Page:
How Amy Coney Barrett Ruled in a Case About a Raped Pregnant Teen Is Worrying People

She joined an opinion that reversed a $6.7 million lawsuit because “no reasonable jury could find the sexual assaults were in the scope of his employment.”
Supreme Court nominee Amy Coney Barrett testifies during the third day of her confirmation hearings before the Senate Judiciary Committee on Capitol Hill in Washington, Wednesday, Oct. 14, 2020.(Andrew Caballero-Reynolds/Pool via AP)

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Amy Coney Barrett, President Donald Trump’s pick for the Supreme Court, is facing renewed scrutiny over her role in a 2018 ruling that found Milwaukee County wasn’t liable after a jailed woman said a guard repeatedly sexually assaulted her.

In 2018, while Barrett was a judge on the U.S. Court of Appeals for the 7th Circuit, she joined an opinion that reversed a lawsuit that had awarded the woman $6.7 million, because, the opinion found, “no reasonable jury could find the sexual assaults were in the scope of his employment.”


“In this 7th Circuit ruling, she and her male colleagues held that it was completely irrational to conclude that a prison guard could have used sexual assault as a method of achieving the power and discipline over an inmate that it was his job to exercise,” Fatima Goss Graves, president of the National Women’s Law Center, said in a statement Sunday. “Barrett’s record is a veritable handbook on how to use the courts to devalue the needs of women, as well as our very democracy.”

The woman at the center of the case was 19 years old and pregnant when she was booked into Milwaukee County jail in 2013, according to the ruling. At the time, the jail was run by the controversial Sheriff David Clarke, a high-profile Trump supporter.

The woman accused the guard, Xavier Thicklen, of sexually assaulting her five times. During one of the assaults, which occured when she was more than seven months pregnant, the woman went into preterm labor and started to bleed, she said. When she later went into full labor, the woman said she was shackled during the delivery.

The woman said that Thicklen sexually assaulted her again just four days after she gave birth.

"He used his keys, his power, his authority to get in these places and rape me," the woman testified during a 2017 hearing for the federal lawsuit, the Milwaukee Journal Sentinel reported.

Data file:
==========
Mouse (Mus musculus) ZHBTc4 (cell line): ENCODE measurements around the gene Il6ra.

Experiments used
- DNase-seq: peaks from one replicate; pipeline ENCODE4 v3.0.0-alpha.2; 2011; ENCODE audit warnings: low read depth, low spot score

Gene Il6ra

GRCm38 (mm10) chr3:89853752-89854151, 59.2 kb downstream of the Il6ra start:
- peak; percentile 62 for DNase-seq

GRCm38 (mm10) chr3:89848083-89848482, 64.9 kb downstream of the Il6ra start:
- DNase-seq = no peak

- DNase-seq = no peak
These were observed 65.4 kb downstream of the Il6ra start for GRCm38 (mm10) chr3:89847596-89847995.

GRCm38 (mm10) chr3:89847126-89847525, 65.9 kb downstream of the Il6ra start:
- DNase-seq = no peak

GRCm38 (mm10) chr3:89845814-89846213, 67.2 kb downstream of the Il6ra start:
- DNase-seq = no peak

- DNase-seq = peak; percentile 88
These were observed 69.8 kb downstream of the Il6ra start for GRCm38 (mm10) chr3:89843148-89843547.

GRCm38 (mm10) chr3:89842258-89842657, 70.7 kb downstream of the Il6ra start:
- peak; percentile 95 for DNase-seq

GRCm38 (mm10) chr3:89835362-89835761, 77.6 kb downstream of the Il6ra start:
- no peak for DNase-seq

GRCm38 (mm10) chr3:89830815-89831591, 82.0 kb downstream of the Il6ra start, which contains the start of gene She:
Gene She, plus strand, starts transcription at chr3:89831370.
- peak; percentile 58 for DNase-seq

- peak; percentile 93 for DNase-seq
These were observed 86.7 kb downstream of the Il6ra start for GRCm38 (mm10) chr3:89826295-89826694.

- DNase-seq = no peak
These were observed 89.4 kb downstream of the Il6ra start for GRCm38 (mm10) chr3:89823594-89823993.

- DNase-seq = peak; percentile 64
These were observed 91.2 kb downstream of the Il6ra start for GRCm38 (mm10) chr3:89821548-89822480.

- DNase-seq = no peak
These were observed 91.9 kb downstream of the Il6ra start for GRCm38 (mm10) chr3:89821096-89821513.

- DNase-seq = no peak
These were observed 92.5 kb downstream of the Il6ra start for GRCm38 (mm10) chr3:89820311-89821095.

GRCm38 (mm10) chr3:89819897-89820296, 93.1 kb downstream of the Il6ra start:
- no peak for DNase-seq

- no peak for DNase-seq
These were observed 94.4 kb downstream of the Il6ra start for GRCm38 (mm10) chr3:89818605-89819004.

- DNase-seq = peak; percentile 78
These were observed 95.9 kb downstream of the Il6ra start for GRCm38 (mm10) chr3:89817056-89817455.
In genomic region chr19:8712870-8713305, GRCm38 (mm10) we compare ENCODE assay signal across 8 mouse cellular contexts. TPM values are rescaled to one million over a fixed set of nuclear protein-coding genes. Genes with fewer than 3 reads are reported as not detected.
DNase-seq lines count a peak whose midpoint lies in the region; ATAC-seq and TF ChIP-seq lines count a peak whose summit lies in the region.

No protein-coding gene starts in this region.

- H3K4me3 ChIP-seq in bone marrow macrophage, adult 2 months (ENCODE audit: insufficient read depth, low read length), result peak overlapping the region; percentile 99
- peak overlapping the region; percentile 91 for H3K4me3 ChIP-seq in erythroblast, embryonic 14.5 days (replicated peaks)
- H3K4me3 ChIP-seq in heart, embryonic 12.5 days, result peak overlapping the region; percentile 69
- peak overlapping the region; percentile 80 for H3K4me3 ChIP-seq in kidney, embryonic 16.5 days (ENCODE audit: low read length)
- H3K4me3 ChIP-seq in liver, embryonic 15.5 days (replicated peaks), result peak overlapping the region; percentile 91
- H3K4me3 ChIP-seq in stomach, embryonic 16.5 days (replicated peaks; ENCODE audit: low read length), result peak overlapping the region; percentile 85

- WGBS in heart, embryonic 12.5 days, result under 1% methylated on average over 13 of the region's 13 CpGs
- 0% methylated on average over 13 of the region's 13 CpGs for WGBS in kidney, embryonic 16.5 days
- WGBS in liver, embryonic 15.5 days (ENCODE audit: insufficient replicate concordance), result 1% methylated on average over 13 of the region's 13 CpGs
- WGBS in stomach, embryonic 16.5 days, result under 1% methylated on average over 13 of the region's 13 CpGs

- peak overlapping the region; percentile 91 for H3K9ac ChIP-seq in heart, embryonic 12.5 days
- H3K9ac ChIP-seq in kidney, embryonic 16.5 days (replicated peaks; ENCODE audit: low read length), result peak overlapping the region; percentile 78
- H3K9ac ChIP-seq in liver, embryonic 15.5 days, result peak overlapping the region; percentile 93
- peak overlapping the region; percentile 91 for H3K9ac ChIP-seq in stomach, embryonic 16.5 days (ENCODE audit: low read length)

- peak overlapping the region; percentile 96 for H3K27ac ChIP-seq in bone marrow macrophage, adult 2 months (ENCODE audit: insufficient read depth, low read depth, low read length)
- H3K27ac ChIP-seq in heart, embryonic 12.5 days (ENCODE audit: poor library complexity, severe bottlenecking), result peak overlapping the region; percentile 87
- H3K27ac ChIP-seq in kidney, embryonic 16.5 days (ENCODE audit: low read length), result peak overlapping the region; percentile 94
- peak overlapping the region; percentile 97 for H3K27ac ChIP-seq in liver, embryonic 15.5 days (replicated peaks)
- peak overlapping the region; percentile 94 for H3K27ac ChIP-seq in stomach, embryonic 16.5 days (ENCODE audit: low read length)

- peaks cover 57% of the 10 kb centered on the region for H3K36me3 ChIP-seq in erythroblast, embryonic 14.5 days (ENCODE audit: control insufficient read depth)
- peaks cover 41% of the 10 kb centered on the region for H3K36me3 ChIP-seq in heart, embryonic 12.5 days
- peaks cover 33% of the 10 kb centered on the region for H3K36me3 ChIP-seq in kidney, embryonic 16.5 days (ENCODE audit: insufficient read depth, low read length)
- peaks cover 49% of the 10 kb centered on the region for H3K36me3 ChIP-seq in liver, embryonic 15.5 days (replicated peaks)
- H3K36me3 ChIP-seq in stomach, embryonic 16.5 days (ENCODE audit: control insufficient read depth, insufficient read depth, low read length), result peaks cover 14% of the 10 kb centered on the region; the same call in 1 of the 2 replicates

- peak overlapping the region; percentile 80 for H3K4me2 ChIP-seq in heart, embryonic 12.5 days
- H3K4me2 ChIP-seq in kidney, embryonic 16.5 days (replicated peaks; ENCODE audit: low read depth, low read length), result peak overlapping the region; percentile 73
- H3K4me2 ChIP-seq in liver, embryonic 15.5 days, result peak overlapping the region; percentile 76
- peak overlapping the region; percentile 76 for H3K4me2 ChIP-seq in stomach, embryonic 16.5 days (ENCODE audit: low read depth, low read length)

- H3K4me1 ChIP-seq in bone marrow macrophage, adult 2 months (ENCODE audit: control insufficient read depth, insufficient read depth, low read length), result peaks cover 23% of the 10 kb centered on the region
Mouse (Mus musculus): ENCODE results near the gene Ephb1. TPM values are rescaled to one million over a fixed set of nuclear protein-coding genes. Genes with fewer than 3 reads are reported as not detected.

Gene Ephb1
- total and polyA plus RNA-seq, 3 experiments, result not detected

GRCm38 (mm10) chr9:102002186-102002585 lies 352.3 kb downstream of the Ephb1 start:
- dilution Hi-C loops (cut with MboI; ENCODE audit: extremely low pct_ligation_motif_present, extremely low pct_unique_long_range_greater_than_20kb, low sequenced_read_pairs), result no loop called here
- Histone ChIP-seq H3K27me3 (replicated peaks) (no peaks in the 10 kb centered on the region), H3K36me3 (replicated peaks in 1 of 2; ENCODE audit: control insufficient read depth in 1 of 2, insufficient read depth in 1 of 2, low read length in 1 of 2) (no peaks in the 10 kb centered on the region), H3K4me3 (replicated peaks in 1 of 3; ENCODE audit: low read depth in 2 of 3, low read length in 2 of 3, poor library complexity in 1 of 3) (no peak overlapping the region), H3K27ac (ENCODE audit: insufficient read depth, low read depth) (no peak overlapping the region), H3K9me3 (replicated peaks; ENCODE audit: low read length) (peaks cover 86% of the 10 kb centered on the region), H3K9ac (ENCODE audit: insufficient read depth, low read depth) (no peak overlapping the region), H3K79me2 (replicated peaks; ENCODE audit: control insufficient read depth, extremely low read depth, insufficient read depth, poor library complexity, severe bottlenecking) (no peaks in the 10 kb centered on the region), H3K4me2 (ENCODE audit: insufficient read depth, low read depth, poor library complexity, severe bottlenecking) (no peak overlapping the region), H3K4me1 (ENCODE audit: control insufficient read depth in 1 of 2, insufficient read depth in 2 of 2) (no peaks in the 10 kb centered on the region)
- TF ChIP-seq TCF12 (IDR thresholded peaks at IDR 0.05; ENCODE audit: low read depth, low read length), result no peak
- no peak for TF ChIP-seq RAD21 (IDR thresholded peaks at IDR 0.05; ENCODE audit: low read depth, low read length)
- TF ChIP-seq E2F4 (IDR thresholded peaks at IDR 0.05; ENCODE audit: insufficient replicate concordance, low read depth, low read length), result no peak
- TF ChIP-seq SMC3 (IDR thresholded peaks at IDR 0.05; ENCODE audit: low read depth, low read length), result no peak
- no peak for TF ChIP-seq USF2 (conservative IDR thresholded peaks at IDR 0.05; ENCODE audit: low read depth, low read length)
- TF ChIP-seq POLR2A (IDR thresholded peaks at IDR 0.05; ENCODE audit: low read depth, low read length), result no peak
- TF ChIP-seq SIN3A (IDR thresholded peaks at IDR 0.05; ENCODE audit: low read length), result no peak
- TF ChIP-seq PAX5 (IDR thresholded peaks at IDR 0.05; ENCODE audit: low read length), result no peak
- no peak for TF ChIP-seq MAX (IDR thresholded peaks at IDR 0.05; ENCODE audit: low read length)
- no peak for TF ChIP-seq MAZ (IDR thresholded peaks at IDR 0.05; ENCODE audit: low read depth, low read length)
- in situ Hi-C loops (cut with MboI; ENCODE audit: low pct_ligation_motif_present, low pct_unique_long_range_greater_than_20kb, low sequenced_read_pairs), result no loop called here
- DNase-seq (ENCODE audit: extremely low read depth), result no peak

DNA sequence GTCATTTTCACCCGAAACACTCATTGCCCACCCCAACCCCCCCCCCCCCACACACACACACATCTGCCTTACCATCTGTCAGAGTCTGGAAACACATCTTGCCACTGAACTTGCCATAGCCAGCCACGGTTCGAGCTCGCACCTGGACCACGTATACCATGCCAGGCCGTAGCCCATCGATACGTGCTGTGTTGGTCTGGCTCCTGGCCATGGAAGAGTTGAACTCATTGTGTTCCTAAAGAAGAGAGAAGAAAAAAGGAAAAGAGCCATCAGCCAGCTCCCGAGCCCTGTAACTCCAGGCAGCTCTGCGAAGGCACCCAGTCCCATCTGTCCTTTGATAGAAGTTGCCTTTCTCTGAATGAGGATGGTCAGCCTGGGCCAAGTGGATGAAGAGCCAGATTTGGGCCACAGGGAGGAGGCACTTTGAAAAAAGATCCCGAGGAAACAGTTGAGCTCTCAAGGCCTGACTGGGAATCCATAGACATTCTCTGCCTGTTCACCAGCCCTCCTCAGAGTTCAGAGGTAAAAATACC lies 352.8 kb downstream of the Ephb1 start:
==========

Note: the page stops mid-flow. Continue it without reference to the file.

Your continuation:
Thicklen, who denied the woman’s accusations, was initially charged with sexual assault. He pleaded guilty to a lesser charge of misconduct in office. He was fired, sentenced to three days in jail, and fined $200, according to the Milwaukee Journal Sentinel.


Barrett and her fellow judges on the 7th Circuit found that Milwaukee County wasn’t liable for the alleged assaults because, even if the judges conceded that they happened “during the authorized time and space limits of Thicklen’s employment,” they definitely weren’t a part of his job description.

“The undisputed facts and reasonable inferences point ineluctably to the conclusions that Thicklen’s abhorrent acts were in no way actuated by a purpose to serve [the] County,” the judges wrote. “He raped Martin for purely personal reasons, the rapes did not benefit [the] County but harmed it, he knew the rapes did not serve [the] County, and the rapes were outside the scope” of Thicklen’s employment and duties.

Barrett has described herself as a devotee of originalism and textualism, which, as she described it in her Senate Judiciary Committee confirmation hearing last week, means that she interprets laws using the meaning of the law at the time it was written. Although Barrett largely avoided answering questions about her views on issues like abortion and LGBTQ rights at that hearing, activists fear that Barrett—a devout Catholic who is personally opposed to abortion—would wield originalism to roll back women’s rights.

While Barrett joined an opinion in 2020 that found Wisconsin’s Polk County liable after a jail guard was convicted of sexually assaulting multiple women, Salon reported, she also wrote a 2019 opinion that let a Purdue University student accused of sexual assault pursue a lawsuit against the school over its handling of the investigation.


“It is plausible that [school officials] chose to believe Jane because she is a woman and to disbelieve John because he is a man,” Barrett wrote.

Emily Martin, vice president for education and workplace justice at the National Women’s Law Center, told the Washington Post that she was troubled by the idea of replacing the late Justice Ruth Bader Ginsburg, a trailblazing feminist litigator, with “a judge who is eager to use the language of sex discrimination in order to defend the status quo, and to use the statutes that were created to forward gender equality as swords against that very purpose.”

Kyle Herrig, president of Accountable.US, a nonpartisan watchdog group, condemned Barrett’s ruling in the Milwaukee County case Friday.

“Amy Coney Barrett’s judgment demonstrates a level of unconscionable cruelty that has no place on the high court,” Herrig said. “The only thing more concerning than the rush to confirm by Senate Republicans is what we are learning about Amy Coney Barrett’s extremist record. It is hardly surprising that she has dodged question after question during her testimony.”

Senate Majority Leader Mitch McConnell, a Kentucky Republican, has promised to get a vote on Barrett’s nomination to the Senate floor by the November 3 election. On Thursday, the Senate Judiciary Committee agreed to vote on whether to advance her nomination to the full Senate on October 22.